Mr. Garlow said he planned to outline where the candidates stood on various issues and then discuss what the Bible said about those issues, calling on church members to stand by their religious principles.

“The Bible says render unto Caesar what is Caesar’s and to God what is God’s,” he said. “But Caesar is demanding more and more of what was once considered God’s matter, and pastors have been bullied and intimidated enough.”

The Political Pulpit,
NYT,
30.9.2011,
http://www.nytimes.com/2011/10/01/
business/flouting-the-law-pastors-will-take-on-politics.html

 

 

 

 

 

Bad Times

Draw Bigger Crowds to Churches

 

December 14, 2008

The New York Times

By PAUL VITELLO

 

The sudden crush of worshipers packing the small evangelical Shelter Rock Church in Manhasset, N.Y. — a Long Island hamlet of yacht clubs and hedge fund managers — forced the pastor to set up an overflow room with closed-circuit TV and 100 folding chairs, which have been filled for six Sundays straight.

In Seattle, the Mars Hill Church, one of the fastest-growing evangelical churches in the country, grew to 7,000 members this fall, up 1,000 in a year. At the Life Christian Church in West Orange, N.J., prayer requests have doubled — almost all of them aimed at getting or keeping jobs.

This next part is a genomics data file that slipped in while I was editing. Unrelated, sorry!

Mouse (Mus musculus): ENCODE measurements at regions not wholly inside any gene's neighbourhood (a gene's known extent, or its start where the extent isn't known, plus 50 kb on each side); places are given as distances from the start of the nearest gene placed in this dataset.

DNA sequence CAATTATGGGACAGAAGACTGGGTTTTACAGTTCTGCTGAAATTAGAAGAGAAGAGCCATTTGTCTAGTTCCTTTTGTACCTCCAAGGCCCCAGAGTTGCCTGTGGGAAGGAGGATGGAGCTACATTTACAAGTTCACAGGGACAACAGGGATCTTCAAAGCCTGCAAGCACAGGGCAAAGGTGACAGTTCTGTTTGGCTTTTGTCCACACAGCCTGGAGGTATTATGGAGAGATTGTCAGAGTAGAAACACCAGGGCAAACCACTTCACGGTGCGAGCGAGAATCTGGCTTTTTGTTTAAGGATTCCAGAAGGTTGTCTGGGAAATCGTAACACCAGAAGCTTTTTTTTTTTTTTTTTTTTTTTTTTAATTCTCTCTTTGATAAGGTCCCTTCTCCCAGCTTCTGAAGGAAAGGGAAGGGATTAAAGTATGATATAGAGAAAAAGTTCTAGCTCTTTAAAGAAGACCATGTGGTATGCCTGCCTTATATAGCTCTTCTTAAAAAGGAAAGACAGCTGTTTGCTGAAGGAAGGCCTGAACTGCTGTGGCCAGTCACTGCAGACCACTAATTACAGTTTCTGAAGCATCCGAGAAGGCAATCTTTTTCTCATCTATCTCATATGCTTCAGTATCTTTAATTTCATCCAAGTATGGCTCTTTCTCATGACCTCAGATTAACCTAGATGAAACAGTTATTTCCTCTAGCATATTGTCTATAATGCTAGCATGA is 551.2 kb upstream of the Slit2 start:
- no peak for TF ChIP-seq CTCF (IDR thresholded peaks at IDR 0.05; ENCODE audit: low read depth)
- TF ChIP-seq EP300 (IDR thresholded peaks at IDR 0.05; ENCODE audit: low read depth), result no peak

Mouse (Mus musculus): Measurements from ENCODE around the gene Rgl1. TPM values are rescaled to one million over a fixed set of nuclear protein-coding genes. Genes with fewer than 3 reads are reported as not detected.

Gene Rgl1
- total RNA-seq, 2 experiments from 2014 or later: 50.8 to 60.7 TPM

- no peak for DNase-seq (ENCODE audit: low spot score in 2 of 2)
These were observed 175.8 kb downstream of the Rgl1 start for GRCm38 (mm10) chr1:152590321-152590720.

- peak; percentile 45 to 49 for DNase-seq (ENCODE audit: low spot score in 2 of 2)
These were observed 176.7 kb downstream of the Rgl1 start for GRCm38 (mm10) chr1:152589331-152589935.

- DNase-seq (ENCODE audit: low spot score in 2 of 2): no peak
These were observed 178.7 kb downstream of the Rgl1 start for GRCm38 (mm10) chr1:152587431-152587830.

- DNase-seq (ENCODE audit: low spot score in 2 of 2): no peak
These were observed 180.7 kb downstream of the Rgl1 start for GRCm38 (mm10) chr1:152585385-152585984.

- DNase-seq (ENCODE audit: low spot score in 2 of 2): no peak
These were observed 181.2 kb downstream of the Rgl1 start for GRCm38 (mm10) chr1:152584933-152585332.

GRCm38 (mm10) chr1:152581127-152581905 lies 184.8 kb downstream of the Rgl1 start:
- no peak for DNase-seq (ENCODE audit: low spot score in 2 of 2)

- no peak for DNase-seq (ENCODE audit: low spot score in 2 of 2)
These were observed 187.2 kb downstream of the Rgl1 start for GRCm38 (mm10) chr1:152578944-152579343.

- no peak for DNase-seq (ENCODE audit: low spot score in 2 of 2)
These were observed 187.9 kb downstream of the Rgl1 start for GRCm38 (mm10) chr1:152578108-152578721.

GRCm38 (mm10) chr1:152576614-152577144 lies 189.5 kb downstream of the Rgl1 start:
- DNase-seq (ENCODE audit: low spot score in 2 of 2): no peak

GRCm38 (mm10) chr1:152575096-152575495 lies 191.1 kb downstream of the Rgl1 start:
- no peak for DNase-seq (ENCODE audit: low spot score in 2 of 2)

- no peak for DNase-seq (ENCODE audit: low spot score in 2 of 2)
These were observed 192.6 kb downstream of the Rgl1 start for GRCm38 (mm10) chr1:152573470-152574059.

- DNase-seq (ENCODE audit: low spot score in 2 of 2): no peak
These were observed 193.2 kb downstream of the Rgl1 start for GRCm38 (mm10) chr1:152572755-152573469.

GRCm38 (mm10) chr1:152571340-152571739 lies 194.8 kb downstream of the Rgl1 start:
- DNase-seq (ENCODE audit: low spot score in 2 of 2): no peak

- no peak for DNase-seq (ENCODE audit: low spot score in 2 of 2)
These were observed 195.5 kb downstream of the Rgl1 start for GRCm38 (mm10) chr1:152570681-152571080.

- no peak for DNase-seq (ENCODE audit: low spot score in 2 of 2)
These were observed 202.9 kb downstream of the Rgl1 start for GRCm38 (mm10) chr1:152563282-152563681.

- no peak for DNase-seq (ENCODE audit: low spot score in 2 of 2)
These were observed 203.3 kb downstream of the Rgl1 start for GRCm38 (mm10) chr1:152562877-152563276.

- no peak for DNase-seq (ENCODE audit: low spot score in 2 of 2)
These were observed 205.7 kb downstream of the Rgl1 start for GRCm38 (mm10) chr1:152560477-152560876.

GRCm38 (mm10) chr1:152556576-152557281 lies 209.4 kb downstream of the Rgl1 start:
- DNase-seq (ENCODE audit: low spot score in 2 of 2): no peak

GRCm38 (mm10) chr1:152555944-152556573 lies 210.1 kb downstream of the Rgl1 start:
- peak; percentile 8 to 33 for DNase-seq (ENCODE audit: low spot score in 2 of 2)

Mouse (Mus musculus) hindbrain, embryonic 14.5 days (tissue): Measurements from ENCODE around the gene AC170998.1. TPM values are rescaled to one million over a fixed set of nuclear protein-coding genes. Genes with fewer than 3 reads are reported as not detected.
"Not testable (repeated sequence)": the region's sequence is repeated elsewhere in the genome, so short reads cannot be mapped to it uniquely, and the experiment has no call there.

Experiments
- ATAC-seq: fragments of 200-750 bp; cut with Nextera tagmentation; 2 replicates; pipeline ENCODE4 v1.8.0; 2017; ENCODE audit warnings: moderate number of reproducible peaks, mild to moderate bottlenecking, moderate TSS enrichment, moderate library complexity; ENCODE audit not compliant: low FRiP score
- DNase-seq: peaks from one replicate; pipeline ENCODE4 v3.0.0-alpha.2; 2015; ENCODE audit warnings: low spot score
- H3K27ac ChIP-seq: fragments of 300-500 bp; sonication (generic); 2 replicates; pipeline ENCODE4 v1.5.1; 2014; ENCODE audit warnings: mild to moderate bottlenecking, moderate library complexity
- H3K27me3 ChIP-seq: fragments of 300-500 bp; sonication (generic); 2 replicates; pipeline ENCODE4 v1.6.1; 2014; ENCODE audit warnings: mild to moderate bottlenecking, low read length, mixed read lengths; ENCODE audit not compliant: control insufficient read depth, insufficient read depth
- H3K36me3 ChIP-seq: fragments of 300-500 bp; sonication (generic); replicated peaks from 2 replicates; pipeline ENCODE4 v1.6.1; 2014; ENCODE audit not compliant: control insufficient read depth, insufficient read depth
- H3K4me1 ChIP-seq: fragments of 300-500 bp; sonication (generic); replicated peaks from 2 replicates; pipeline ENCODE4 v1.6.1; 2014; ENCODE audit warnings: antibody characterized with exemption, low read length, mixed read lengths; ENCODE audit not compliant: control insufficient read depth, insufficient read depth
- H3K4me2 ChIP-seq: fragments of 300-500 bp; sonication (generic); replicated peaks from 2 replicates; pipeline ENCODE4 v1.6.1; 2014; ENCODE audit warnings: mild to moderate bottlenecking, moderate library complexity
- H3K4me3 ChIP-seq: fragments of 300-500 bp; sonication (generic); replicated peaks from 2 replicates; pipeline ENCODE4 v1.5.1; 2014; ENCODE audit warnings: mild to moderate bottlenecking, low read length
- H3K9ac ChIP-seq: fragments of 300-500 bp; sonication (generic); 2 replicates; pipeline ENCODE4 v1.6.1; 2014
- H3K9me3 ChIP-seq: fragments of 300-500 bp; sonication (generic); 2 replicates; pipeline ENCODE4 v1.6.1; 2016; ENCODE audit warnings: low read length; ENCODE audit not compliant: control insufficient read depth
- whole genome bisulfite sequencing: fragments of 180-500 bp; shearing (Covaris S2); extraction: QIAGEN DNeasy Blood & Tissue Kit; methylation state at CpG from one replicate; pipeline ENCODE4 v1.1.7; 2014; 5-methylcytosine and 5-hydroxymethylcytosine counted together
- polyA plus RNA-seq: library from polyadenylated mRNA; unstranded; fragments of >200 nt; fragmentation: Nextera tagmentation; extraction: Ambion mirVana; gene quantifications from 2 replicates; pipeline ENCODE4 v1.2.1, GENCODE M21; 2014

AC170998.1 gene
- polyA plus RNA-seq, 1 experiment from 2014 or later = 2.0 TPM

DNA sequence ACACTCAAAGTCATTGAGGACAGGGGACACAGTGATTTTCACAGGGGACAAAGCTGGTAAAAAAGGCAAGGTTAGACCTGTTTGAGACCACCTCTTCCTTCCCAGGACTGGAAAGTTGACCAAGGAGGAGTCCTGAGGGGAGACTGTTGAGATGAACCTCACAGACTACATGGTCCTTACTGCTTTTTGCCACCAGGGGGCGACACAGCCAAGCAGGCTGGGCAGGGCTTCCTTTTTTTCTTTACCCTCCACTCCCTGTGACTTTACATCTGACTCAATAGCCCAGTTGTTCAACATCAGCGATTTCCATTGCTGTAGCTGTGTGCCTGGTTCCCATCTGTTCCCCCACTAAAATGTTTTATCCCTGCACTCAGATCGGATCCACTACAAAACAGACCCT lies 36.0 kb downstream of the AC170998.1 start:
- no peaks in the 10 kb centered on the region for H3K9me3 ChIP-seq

Like evangelical churches around the country, the three churches have enjoyed steady growth over the last decade. But since September, pastors nationwide say they have seen such a burst of new interest that they find themselves contending with powerful conflicting emotions — deep empathy and quiet excitement — as they re-encounter an old piece of religious lore:

Bad times are good for evangelical churches.

“It’s a wonderful time, a great evangelistic opportunity for us,” said the Rev. A. R. Bernard, founder and senior pastor of the Christian Cultural Center in Brooklyn, New York’s largest evangelical congregation, where regulars are arriving earlier to get a seat. “When people are shaken to the core, it can open doors.”

Nationwide, congregations large and small are presenting programs of practical advice for people in fiscal straits — from a homegrown series on “Financial Peace” at a Midtown Manhattan church called the Journey, to the “Good Sense” program developed at the 20,000-member Willow Creek Community Church in South Barrington, Ill., and now offered at churches all over the country.

Many ministers have for the moment jettisoned standard sermons on marriage and the Beatitudes to preach instead about the theological meaning of the downturn.

The Jehovah’s Witnesses, who moved much of their door-to-door evangelizing to the night shift 10 years ago because so few people were home during the day, returned to daylight witnessing this year. “People are out of work, and they are answering the door,” said a spokesman, J. R. Brown.

Mr. Bernard plans to start 100 prayer groups next year, using a model conceived by the megachurch pastor Rick Warren, to “foster spiritual dialogue in these times” in small gatherings around the city.